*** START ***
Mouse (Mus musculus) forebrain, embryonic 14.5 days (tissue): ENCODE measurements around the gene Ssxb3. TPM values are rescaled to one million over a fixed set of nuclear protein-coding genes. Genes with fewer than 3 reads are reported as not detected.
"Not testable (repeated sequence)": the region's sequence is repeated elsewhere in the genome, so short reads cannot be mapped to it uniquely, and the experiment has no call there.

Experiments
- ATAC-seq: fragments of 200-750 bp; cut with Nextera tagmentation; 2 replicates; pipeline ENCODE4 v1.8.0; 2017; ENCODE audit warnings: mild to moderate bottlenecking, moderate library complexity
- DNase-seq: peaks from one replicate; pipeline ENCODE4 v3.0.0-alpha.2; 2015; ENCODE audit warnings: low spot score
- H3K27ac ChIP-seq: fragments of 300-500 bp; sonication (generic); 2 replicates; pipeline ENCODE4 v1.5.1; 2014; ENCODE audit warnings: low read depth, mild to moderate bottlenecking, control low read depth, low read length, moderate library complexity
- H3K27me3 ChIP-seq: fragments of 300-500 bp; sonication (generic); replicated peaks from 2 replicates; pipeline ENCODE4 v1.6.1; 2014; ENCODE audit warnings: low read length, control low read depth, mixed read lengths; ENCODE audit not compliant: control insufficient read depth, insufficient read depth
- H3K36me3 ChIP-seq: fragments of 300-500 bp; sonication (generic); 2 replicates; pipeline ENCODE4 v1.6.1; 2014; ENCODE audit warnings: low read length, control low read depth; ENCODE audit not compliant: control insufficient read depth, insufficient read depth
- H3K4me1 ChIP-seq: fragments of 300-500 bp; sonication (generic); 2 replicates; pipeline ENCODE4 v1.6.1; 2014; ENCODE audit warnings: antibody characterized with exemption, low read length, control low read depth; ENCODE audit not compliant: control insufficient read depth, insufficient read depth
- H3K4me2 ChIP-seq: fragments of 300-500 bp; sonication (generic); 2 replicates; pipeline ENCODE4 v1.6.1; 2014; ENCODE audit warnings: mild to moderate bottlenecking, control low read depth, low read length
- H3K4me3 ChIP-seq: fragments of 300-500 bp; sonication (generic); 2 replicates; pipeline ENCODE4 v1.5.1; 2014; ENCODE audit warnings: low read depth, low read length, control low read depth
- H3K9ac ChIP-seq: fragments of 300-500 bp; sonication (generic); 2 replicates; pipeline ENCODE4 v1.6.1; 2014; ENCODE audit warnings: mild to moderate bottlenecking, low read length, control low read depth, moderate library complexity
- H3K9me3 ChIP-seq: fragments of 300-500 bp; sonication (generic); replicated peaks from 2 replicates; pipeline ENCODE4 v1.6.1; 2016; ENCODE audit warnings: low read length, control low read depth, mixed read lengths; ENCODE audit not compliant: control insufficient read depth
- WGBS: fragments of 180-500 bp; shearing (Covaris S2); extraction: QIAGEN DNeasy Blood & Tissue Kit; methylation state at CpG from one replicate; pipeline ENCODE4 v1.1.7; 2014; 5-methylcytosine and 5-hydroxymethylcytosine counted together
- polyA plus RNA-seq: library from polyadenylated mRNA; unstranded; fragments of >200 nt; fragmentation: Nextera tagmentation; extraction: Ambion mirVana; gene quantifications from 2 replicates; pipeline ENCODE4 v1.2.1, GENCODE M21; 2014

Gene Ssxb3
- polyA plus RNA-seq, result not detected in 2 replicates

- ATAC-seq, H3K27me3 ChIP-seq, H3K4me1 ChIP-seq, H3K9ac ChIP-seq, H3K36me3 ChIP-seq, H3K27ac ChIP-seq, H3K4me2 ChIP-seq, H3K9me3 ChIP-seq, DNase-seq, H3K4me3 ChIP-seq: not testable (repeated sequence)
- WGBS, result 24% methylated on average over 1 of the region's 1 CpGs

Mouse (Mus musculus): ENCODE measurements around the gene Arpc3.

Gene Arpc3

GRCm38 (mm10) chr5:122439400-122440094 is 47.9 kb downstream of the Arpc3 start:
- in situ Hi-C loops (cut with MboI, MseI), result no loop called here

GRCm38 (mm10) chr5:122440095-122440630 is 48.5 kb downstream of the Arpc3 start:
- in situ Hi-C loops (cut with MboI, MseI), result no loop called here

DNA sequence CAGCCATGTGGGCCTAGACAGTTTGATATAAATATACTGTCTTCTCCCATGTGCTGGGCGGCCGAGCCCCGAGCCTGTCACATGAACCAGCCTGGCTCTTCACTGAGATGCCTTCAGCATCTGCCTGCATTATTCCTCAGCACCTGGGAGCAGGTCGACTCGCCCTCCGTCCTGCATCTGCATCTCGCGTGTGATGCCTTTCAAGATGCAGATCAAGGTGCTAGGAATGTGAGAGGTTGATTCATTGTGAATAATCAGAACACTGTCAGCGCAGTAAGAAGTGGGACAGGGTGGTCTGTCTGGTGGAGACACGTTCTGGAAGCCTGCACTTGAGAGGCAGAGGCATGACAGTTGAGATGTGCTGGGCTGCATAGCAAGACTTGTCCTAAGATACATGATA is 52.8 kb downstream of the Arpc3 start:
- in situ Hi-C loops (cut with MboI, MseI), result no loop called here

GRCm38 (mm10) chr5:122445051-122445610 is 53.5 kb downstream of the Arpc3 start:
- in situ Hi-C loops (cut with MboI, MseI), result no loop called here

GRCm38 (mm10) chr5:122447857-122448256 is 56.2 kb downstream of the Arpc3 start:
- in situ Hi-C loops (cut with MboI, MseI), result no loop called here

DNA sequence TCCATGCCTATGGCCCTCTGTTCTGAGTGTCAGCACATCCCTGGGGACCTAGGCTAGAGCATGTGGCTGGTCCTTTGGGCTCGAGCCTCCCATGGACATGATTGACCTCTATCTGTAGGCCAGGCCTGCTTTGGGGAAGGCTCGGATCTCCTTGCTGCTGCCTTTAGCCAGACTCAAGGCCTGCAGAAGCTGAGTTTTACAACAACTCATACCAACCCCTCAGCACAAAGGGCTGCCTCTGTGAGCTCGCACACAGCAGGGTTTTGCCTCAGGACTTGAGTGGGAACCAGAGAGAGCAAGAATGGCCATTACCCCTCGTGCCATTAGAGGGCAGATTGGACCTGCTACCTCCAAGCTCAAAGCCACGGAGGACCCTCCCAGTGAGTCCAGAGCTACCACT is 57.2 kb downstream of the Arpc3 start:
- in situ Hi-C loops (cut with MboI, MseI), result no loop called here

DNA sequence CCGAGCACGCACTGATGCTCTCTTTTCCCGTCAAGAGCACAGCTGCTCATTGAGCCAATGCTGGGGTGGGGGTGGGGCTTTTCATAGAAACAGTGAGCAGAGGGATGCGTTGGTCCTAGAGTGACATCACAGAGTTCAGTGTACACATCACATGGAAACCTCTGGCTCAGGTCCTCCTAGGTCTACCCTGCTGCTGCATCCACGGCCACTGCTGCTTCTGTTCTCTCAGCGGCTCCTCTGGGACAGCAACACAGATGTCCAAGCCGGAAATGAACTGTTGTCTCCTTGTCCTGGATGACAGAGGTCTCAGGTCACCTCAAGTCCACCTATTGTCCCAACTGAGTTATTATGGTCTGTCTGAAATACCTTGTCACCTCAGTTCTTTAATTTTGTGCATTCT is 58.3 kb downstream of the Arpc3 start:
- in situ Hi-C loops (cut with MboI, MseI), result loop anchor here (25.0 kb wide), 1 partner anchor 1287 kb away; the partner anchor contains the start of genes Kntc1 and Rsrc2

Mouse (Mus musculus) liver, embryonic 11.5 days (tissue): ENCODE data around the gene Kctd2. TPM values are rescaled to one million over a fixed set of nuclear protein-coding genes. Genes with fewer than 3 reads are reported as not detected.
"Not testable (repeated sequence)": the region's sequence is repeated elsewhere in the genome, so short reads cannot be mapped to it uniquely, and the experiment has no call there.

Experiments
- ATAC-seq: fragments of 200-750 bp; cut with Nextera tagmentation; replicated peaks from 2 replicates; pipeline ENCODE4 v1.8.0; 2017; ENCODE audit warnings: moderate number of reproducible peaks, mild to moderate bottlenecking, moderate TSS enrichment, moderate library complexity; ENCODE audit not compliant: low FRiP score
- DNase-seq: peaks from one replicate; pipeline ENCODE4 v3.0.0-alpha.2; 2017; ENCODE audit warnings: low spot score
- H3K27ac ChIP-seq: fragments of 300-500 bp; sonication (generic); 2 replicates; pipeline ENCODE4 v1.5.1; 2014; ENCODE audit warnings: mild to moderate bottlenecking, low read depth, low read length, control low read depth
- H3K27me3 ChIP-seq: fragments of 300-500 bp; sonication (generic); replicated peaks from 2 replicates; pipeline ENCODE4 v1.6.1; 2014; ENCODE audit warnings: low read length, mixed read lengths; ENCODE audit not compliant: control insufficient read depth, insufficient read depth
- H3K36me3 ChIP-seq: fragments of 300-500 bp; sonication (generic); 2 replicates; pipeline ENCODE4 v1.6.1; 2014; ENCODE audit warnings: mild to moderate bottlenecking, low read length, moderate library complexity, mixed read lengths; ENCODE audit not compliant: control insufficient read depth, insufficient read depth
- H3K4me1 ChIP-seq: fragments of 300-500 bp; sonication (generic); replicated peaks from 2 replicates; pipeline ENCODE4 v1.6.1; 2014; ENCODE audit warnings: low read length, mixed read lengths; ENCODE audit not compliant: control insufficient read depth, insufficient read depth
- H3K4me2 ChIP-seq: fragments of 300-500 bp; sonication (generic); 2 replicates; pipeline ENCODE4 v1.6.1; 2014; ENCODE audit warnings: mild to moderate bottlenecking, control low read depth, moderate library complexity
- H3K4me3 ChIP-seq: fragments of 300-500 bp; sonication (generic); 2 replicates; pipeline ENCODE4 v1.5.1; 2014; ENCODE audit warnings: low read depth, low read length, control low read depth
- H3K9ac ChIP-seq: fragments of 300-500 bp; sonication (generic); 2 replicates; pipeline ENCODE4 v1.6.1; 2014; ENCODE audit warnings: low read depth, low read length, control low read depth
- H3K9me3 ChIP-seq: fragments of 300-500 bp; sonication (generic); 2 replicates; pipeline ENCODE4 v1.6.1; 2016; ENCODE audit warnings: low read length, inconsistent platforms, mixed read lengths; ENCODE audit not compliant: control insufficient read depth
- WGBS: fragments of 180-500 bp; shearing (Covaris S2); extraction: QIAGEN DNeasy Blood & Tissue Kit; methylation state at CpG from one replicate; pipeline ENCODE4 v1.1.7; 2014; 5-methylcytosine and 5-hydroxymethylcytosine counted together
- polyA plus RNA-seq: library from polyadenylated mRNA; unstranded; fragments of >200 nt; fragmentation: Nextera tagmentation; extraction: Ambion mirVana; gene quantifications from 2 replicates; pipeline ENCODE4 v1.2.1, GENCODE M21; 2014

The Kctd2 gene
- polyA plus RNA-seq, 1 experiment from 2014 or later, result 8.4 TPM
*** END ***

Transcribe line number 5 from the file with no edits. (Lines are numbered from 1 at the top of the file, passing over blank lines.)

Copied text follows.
- DNase-seq: peaks from one replicate; pipeline ENCODE4 v3.0.0-alpha.2; 2015; ENCODE audit warnings: low spot score